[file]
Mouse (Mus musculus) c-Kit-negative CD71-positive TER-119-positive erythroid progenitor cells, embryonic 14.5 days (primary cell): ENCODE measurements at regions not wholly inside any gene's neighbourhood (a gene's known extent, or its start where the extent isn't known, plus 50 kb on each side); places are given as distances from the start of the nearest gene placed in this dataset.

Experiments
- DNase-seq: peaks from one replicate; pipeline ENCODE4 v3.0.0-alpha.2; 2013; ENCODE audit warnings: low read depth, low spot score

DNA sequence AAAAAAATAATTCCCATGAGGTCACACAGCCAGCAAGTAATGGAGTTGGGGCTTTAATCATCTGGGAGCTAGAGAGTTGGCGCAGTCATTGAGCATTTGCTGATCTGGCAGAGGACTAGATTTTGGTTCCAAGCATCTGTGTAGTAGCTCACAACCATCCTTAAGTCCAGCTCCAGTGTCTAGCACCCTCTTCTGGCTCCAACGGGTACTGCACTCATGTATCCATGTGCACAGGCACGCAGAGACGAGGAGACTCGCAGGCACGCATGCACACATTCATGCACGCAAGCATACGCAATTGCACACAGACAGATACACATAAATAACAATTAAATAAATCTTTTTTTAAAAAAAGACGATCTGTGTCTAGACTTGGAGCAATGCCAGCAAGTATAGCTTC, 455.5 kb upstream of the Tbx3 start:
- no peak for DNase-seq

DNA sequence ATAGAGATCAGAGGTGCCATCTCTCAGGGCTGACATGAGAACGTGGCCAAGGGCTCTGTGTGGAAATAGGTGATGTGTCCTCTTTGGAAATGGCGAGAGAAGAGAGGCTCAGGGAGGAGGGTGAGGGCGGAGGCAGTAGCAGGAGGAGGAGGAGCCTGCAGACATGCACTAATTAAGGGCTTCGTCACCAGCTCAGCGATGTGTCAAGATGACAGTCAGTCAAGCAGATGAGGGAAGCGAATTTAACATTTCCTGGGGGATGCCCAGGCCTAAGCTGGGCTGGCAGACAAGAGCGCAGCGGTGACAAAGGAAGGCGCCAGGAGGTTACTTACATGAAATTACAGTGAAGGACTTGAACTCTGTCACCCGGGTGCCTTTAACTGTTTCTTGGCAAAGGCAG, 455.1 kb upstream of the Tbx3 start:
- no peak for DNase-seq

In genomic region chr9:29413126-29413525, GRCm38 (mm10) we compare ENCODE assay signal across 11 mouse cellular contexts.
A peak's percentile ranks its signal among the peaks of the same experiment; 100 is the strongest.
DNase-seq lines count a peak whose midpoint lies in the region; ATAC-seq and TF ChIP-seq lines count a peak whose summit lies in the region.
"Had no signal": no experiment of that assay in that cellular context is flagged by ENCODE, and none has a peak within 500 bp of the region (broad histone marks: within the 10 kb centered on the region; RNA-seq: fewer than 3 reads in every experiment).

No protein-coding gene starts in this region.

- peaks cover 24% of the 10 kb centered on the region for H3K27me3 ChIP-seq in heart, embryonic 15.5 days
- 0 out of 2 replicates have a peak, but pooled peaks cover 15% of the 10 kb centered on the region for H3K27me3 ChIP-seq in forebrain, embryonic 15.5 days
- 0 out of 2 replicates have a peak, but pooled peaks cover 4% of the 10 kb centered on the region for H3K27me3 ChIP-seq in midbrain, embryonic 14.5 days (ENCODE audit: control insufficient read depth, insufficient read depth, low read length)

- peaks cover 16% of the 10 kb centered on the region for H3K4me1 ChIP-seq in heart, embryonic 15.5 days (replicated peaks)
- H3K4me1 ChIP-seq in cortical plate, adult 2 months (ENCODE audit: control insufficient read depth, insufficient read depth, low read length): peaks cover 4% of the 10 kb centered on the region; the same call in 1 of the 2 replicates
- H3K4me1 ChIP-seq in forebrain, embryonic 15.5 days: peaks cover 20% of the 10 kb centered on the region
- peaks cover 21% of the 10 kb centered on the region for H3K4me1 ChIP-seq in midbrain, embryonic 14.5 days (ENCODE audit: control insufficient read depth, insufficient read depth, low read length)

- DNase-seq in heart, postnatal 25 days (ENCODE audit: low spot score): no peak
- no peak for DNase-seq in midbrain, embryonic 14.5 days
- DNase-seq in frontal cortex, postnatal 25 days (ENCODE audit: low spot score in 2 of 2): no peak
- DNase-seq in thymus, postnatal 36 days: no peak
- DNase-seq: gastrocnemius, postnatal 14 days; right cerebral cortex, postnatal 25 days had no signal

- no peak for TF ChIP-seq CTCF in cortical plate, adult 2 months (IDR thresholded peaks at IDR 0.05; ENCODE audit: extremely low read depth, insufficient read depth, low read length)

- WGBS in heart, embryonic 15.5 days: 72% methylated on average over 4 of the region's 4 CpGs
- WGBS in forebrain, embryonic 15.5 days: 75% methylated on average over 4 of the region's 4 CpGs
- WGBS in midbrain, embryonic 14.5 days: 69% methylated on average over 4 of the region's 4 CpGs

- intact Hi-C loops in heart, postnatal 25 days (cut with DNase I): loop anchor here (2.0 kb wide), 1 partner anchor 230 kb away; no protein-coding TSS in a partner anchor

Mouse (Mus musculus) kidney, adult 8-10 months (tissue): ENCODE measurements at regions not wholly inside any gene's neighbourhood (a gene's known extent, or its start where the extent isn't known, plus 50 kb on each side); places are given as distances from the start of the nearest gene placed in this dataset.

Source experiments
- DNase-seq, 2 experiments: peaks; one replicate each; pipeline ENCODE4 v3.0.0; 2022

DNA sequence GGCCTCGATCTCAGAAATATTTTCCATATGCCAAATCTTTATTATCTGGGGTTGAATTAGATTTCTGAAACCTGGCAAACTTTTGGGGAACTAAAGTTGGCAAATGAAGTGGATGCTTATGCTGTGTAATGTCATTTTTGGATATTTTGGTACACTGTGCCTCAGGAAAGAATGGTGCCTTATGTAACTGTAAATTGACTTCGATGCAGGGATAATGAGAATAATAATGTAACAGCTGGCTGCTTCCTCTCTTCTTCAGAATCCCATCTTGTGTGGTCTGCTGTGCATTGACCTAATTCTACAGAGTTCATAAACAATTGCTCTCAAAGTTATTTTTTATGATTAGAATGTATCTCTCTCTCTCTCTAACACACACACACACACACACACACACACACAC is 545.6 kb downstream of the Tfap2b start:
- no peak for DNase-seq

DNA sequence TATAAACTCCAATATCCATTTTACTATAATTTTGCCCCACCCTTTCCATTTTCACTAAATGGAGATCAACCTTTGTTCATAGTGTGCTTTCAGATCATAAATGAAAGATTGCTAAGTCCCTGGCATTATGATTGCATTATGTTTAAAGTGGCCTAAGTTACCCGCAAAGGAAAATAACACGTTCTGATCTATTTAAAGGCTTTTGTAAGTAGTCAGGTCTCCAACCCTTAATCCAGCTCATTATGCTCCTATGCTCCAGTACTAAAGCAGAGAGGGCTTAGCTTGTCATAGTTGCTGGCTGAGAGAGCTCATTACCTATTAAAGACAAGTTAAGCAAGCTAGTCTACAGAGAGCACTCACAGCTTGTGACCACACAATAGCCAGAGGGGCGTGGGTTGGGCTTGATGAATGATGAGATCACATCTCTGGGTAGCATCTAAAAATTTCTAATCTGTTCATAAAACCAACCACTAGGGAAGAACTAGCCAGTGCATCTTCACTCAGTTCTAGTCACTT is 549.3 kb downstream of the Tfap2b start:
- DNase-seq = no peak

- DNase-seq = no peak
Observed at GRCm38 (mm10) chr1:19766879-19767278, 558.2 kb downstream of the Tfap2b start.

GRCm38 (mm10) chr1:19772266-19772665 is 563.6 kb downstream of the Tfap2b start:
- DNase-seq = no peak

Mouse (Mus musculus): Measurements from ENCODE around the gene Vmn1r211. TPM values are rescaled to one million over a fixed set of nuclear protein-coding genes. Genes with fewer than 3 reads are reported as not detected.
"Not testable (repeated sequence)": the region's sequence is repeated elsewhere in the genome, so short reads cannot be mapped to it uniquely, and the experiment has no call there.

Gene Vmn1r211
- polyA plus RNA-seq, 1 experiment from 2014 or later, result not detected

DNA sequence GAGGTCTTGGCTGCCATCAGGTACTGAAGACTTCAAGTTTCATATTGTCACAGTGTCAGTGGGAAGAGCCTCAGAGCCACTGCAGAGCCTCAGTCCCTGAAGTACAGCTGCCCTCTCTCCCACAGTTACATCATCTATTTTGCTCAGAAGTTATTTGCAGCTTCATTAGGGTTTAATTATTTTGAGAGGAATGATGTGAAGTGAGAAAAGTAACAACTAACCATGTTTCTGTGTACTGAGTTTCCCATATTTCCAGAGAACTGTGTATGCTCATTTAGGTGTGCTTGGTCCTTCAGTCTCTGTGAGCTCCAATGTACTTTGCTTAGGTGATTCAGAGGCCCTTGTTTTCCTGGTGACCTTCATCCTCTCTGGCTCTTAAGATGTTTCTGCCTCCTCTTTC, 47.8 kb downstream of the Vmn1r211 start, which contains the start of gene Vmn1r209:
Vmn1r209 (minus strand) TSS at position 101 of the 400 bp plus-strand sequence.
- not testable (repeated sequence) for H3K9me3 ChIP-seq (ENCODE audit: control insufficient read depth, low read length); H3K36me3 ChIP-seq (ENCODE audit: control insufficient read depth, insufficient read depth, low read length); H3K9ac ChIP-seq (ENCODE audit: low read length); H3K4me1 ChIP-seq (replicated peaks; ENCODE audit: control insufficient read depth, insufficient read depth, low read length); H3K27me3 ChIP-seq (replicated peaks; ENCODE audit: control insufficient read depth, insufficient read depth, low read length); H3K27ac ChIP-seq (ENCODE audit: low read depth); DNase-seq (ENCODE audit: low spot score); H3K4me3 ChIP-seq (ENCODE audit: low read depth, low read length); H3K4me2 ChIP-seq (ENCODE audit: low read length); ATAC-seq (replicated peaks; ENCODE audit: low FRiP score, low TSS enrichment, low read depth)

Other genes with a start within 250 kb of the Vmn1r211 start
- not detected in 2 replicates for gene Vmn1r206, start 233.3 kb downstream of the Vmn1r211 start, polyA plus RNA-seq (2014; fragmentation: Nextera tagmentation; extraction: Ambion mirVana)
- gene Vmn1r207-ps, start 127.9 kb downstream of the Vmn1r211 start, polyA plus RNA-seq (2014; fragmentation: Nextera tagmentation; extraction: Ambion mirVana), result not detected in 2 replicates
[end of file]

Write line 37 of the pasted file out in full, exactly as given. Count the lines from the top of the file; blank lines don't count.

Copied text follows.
- DNase-seq = no peak